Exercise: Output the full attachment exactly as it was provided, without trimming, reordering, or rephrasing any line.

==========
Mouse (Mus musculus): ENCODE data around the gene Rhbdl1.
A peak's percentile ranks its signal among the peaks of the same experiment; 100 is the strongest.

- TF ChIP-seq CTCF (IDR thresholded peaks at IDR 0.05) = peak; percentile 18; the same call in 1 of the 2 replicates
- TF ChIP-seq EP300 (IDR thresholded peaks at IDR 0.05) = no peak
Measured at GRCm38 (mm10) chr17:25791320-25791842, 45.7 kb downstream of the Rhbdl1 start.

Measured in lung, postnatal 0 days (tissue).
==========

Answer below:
Mouse (Mus musculus): ENCODE data around the gene Rhbdl1.
A peak's percentile ranks its signal among the peaks of the same experiment; 100 is the strongest.

- TF ChIP-seq CTCF (IDR thresholded peaks at IDR 0.05) = peak; percentile 18; the same call in 1 of the 2 replicates
- TF ChIP-seq EP300 (IDR thresholded peaks at IDR 0.05) = no peak
Measured at GRCm38 (mm10) chr17:25791320-25791842, 45.7 kb downstream of the Rhbdl1 start.

Measured in lung, postnatal 0 days (tissue).